We further treated cell lines with sodium butyrate to check if there is any interference due to methylation (Additional file 2: Figure S2A, B). Single stranded oligonucleotide (ssODN) treatment was done so that complementary nuclease assay could be done along with T7E1 assay to validate the efficacy of the treatments (Additional file 2: Figure S2C, D). Another group was treated with Nocodazole (Additional file 2: Figure S2E) synchronize all the cells to the same stage of cycle in order to enhance editing before sodium butyrate treatment. We observed that none these treatments improved the editing activity for E6 gene neither in SiHa nor in CaSki cells. Our data suggests that CompoZr ZFNs did not seem to be a successful strategy for E6 editing according to the RT-PCR results, but immunofluorescence assay indicated that some of the CaSki cells were observed to contain significant spots for 53BP1 which suggests that low editing efficiency masked the end point i.e. cells with no E6 phenotypic expression. Still, single cell cloning, and further analysis could probably yield a positive result.
Then we checked if CompoZr ZFN sequences bound to their target site. There have been many reports where ZFNs have failed to produce significant activity and there are many studies which study zinc finger protein binding to its target site. Recently, newer tools are emerging to assess and predict DNA binding to respective target sites. Hence, we performed an in silico analysis using B1-H screens which predicted that some of the modules in CompoZr ZFN 1 and 2 did not match exact binding to the target site (Fig. 4). This method takes into account additional DNA binding DNA–amino acid binding contacts, and higher order interactions that are responsible for specificity. Altogether, our data suggested that editing of HPV-E6 gene was not effective using CompoZr ZFNs.
Screening for ZFNs targeting E6 of HPV 16 using ZIFIT and Zif Predict tools did not yield any active ZFN pairs
Since ZFNs designed to target E6 gene did not yield any activity, we then screened for other ZFNs to target E6. ZFNs targeting HPV-E6 were screened using various open access platforms such as CoDA, OPEN, Modular assembly, Sangamo, Toolgen, Barbas and Zif Predict (Fig. 5). CoDA and OPEN have been reported to give high success rates in editing. For E6 gene of HPV 16 CoDA (Context dependent assembly) that accounts for context dependency and utilizes well characterized N and C terminal finger pools, did not give any hits. OPEN, which has well characterized zinc finger arrays for GNN and TNN triplets  showed a few hits for E6 gene, but their prediction scores showed that they were inactive. Likewise, Modular assembly, Sangamo, Toolgen and Zif Predict also failed to yield any target sites for E6. For Modular assembly, it is well known that the likelihood for success depends on more number of GNN triplets as they have been very well validated. However, Barbas modules gave several ZFN target sites for E6 but only one of the half sites showed a high GNN score. All these analyses in our study indicated that identifying a proper ZFN pair to target HPV-E6 gene was difficult using publicly available tools. In silico analysis for ZFNs targeting E7 also did not yield any suitable hits (Additional file 3: Figure S3).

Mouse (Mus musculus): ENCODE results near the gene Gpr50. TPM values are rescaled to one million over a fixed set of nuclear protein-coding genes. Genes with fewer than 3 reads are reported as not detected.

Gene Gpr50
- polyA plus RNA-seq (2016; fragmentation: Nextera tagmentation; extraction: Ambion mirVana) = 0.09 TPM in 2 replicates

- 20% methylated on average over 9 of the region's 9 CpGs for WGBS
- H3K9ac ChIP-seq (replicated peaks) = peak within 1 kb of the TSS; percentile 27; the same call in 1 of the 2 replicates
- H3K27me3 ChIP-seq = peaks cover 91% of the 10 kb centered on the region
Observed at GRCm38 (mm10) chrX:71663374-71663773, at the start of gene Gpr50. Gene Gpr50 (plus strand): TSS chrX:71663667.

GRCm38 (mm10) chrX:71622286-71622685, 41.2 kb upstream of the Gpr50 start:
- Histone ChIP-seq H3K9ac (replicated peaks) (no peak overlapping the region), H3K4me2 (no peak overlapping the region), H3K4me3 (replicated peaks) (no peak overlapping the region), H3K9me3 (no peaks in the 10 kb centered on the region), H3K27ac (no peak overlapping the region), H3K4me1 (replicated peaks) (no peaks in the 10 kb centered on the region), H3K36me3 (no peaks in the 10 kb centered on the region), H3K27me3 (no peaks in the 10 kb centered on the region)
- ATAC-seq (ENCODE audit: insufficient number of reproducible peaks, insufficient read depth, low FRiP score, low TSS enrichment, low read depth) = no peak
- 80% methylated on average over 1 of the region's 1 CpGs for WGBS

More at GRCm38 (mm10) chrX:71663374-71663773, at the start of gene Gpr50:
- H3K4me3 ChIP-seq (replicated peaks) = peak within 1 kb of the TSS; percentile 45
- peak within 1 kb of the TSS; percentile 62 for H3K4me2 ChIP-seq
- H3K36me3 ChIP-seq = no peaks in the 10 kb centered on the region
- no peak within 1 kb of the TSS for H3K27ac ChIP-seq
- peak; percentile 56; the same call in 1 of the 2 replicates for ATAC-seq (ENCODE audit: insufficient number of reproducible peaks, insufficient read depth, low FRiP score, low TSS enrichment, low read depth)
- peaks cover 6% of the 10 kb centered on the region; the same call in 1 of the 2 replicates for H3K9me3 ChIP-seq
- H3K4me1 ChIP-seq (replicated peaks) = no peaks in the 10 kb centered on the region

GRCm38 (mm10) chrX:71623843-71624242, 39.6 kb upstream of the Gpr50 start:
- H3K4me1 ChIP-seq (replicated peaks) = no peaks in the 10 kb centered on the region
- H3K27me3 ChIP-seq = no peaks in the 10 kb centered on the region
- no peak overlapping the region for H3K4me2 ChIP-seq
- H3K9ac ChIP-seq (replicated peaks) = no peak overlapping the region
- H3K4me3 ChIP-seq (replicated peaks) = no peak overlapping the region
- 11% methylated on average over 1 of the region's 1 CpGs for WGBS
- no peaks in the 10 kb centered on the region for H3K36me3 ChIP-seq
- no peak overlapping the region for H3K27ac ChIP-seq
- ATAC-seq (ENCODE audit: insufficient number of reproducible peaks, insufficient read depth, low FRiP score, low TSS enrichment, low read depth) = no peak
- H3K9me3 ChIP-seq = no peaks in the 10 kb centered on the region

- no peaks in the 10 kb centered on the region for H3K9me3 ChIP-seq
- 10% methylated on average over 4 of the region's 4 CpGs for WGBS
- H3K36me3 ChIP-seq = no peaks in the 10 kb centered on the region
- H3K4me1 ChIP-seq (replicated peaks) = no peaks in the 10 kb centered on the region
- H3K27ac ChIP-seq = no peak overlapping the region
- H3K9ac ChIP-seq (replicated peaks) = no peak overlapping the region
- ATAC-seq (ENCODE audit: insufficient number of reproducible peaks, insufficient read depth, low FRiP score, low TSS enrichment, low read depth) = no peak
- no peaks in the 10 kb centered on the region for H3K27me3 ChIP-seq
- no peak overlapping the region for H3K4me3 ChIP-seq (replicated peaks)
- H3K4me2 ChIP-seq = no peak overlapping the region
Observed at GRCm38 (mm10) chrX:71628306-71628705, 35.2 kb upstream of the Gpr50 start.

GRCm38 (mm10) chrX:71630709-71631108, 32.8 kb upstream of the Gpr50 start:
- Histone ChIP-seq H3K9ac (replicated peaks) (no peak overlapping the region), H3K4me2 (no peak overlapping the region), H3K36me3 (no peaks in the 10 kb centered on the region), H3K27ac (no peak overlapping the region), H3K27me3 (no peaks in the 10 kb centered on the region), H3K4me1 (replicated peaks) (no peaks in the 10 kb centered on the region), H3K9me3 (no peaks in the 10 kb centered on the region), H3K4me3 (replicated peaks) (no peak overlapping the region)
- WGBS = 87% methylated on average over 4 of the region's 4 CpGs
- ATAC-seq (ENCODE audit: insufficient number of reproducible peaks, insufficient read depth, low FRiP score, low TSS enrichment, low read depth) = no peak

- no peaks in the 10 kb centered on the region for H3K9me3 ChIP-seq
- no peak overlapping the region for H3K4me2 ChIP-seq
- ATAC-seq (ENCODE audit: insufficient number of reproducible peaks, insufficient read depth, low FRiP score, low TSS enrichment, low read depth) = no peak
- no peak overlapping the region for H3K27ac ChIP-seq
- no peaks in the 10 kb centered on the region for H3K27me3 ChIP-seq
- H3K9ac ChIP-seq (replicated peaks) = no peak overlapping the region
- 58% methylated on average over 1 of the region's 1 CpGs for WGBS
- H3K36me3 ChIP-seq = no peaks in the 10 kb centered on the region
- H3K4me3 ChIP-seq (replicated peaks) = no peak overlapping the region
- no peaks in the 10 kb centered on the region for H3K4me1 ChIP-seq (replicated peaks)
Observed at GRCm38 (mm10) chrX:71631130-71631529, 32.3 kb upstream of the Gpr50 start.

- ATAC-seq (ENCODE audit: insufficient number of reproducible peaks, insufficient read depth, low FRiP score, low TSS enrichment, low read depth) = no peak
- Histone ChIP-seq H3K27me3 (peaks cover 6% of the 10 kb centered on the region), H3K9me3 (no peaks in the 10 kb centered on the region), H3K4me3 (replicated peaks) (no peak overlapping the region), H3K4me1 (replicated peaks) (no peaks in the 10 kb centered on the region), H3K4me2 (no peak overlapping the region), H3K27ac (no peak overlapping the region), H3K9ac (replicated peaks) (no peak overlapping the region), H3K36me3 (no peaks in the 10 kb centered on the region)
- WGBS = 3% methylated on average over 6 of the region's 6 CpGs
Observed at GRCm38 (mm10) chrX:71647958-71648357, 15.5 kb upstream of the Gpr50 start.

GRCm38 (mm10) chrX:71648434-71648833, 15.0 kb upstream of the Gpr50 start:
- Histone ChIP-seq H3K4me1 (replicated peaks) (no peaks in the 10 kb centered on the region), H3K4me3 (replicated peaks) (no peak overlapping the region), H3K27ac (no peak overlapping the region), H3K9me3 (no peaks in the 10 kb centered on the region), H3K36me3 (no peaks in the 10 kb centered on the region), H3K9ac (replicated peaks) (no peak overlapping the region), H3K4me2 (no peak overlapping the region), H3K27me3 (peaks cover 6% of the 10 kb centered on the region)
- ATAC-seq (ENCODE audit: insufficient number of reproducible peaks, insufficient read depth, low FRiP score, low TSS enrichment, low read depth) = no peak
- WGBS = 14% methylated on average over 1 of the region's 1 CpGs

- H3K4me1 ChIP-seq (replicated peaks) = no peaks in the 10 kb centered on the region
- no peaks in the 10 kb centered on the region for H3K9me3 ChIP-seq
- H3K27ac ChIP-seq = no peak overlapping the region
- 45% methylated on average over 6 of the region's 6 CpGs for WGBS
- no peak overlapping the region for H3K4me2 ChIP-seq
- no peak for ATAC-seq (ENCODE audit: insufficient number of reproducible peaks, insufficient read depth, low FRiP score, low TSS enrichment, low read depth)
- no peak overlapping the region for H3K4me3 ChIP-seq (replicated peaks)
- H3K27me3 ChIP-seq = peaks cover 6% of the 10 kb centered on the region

TALEN pair designed to edit E7 gene showed editing in SiHa and CasKi cell lines
We designed TALENs to edit E6 gene. Gene editing efficiency of TALENs designed using SAPTA TALEN software targeting E6 was assessed. In silico, Off-target effects for were checked using TALEN-T software and were found to be zero. However, T7E1 assay for TALENs targeting at position 112 did not yield any editing activity in both the cell lines (Additional file 4: Figure S4). We also designed TALENs targeting position 57 and 284 which also did not yield editing activity in T7E1 assay in both cell lines (Additional file 4: Figure S4). Hence, we designed TALENs to target E7 gene. TALENs designed targeting the position 44 of E7 (Fig. 6a) were also found to yield T7E1 editing activity in CaSki cells in vitro (Fig. 6b). We recently reported that TALENs successfully edit E7 gene in SiHa cells , leading to necrotic cell death. This was further corroborated by RT-PCR analysis for the transcripts corresponding to E7 in both SiHa and CaSki cells. In both the cells the expression of E7 was drastically reduced in TALEN-edited group (Fig. 6c, d). Immunocytochemical analysis for double strand breaks using 53bp1 antibody further confirmed the efficient editing by the designed TALENs in both SiHa and CaSki cells (Fig. 7a–h). All these results pointed towards an efficient editing of E7 mediated by TALENs in both SiHa as well as CaSki cells. Subsequent immunocytochemical analysis for E7 proteins in both SiHa (Fig. 8A–D) and CaSki (Fig. 8E, F) cells revealed that the TALEN-mediated editing also resulted in the reduction of target E7 proteins in both the cell lines. This was further corroborated by western blot analysis which also showed a marked decrease in E7 proteins in both SiHa and CaSki cells (Fig. 8I). Thus, our results suggested that although TALENs were effective in editing in E7 gene it was unable to target E6 gene.
Gene editing using ZFNs and TALENs has been efficiently used in many systems. The ability to utilize a cell’s endogenous repair system has made it possible to make alternations in the gene in a site-specific manner. The duration and magnitude of nuclease expression is an important parameter for both on target and off-target nuclease activity. Recently, CRISPR/Cas system has dominated the gene editing field because it does not require engineering of proteins that bind to DNA in a specific manner. In our study TALEN targeting E7 gene generated cut products for T7E1 assay and E7 levels were also reduced in both cell lines as indicated in the immunofluorescence and RT- PCR analyses. Our data revealed that TALEN-mediated editing of HPV-E7 gene showed a reduction in E7 levels after treatment in both SiHa and CaSki cell lines. However, treating cell lines with TALEN targeting E6 did not give any editing activity for E6 gene. It has also been showed by Sander et al.  that ZFNs failed to induce any mutations in the gene of interest. The ZFN and TALEN targeting E6 were designed at an exon–intron boundary. TALEN pair designed at exon–intron boundary did not yield any mutations in the target gene .